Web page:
Howdy! Grab a chair an’ a beer! Well, summer’s almost over, an’ it’s been one event after another since the snow melted back East, an’ the bugs came out here on the Left Coast. A lot of those events have swap meets as part of the agenda, an’ those of ya who build bikes like I do have probably made the rounds every chance ya got to find that one great deal hidin’ under piles of rusty junk in the back of a beat-up old pickup truck with dead tags. Yeah, I’ve found my share of diamonds in the rough, but I’ve also found some stuff that turned out to be less perfect when I got it home than it looked among all the other rusty junk. Have ya ever noticed that buyin’ parts at a swap meet is like datin’ a divorcée? Yeah, they look good, but it makes ya wonder what defects are lurkin’ beneath that great exterior! Brother Bear asked me just the other day, “Didn’t ya see that crack in the primary? Ya could fling a cat through it!”
“Well,” I answered, trying to sound as indignant as possible, “in the first place, I don’t have a cat, an’ in the second place, I left my glasses at home.” That, in case ya haven’t noticed, is a great excuse for most anything ya didn’t see, from cracked primaries to not signin’ a liability waiver, although it does get really annoying when the cashier at Dollar General leans over the card reader an’ pushes the right buttons for ya. And even worse is havin’ some wise-ass teen say, “It’s OK, sir, I already gave you the senior discount.”
Anyhow, back to the swap meet… There’s a really big swap meet held twice a year about an hour’s drive north of me, an’ it’s all car and motorcycle parts. It takes up the entire fairgrounds, an’ it takes ya all day to maneuver through the crammed aisles, an’ dig through every box, trailer, truck, an’ table. After wastin’ half an hour diggin’ a bent-up mouse trap shifter out of a box of transmission parts, empty beer cans, an’ barbed wire, ya hold it up, an’ the guy says, “Yeppers, them are rare as teeth in a hen, so I gotta have seven hunnert bucks fer it.” Growling like a cornered wolf, ya drop it back in the box ya just dug it out of, an’ watch as rust scale falls off the inside like red dandruff. That’s when the ol’ boy comes back with, “Awww, I’ll take six hunnert ’n’ fifty, but just today.” Like he’s doin’ ya a colossal favor. “Naw,” ya say. “It looks like a divorcée ta me!” The guy’s still scratchin’ his head on that one as ya walk away.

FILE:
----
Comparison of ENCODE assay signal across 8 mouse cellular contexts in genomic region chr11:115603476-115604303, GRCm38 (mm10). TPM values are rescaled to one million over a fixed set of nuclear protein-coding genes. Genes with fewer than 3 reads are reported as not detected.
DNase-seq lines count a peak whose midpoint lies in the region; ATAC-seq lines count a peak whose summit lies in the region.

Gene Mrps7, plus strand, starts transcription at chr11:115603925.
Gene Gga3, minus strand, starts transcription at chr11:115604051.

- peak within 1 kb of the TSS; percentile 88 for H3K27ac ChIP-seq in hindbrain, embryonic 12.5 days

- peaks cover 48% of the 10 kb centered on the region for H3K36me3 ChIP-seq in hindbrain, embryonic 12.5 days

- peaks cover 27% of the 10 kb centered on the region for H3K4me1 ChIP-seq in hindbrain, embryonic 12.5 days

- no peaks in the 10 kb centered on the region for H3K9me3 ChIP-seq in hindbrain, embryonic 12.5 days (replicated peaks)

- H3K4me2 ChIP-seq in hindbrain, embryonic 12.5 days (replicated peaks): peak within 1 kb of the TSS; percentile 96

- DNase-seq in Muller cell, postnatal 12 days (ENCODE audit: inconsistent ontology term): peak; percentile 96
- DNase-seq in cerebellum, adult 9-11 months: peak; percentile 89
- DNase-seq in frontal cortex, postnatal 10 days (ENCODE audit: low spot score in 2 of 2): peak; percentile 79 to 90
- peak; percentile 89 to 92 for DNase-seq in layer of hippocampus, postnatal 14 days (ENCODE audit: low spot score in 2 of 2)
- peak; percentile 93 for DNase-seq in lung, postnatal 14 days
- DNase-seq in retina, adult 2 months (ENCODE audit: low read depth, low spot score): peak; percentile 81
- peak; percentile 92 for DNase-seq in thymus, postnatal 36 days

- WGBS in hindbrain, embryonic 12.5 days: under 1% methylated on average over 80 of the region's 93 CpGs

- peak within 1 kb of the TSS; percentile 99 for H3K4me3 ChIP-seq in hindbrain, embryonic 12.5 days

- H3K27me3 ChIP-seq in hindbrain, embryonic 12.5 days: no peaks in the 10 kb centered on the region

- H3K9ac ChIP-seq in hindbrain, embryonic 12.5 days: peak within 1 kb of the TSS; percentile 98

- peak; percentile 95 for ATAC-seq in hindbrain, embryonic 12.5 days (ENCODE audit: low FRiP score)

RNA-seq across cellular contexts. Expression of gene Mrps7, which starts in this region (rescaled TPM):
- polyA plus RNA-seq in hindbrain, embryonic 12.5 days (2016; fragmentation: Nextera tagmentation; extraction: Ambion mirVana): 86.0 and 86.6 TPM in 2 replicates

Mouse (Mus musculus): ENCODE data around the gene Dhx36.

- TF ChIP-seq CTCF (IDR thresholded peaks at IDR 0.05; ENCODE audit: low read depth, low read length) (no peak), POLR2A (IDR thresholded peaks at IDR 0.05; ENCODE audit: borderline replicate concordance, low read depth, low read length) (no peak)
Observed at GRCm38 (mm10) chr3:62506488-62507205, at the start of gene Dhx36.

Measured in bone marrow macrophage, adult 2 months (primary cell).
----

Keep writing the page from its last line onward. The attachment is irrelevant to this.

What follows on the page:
I usually make sure I take at least one pal along when I hit a swap meet. Sometimes ya just can’t see everything, an’ it’s good to have an extra set of eyes lookin’ for the good stuff. It also helps to have someone to pull the little red wagon when you get tired of runnin’ over your own heels. I actually extended the handle on my Radio Flyer to make it more adult friendly, and it really comes in handy, but with the ice chest fulla beer, there’s not much room for parts. It’s also nice when someone offers to buy ya a seven dollar hot dog, cause that hour’s drive turns into an all-night affair if they’re walkin’!
Last time, I picked an Evo head up an’ turned it over to check out the ports. Somebody had taken what must’ve been a wood rasp to ’em at some point, because they were hogged out till you could almost read a newspaper through the casting. The guy proudly proclaimed “Yeah, I done the portin’ myself.” I set the head back down carefully so the fins didn’t collapse into the exhaust port.
“Yeah, I can see that,” I replied, trying not to offend him, since he was about seven feet tall, with “big house” tattoos all over, including his forehead, an’ a hula girl on his neck that wiggled her butt every time his Adam’s apple bobbed up an’ down.
“Ya want ’em?” he asked, looking at me like the cat looks at the can opener. “Naw,” I said, “My stock engine couldn’t handle that much power.”
That seemed to mollify him, an’ I sneaked off while he was leaned sideways blowing his nose on his fingers.
Anybody who’s been in my shop knows I collect old Sporty gas tanks. Some were custom-painted back in the 60’s or 70’s, and some have the stock AMF decals on ’em. I hang ’em on the shop walls to keep the spiders out of the jukebox, or at least that’s what I tell everybody. I always check out any I find at swap meets; not because I want to use ’em on anything, but because I want to save ’em for posterity. After wadin’ through a pile of junk for 20 minutes, I pulled out a tank with an original 1960s flame job. Chipped, faded an’ dented, it was a true piece of history, an’ after payin’ the guy the ten bucks he wanted, I left the swap meet with my diamond in the rough, an’ a smile on my face!


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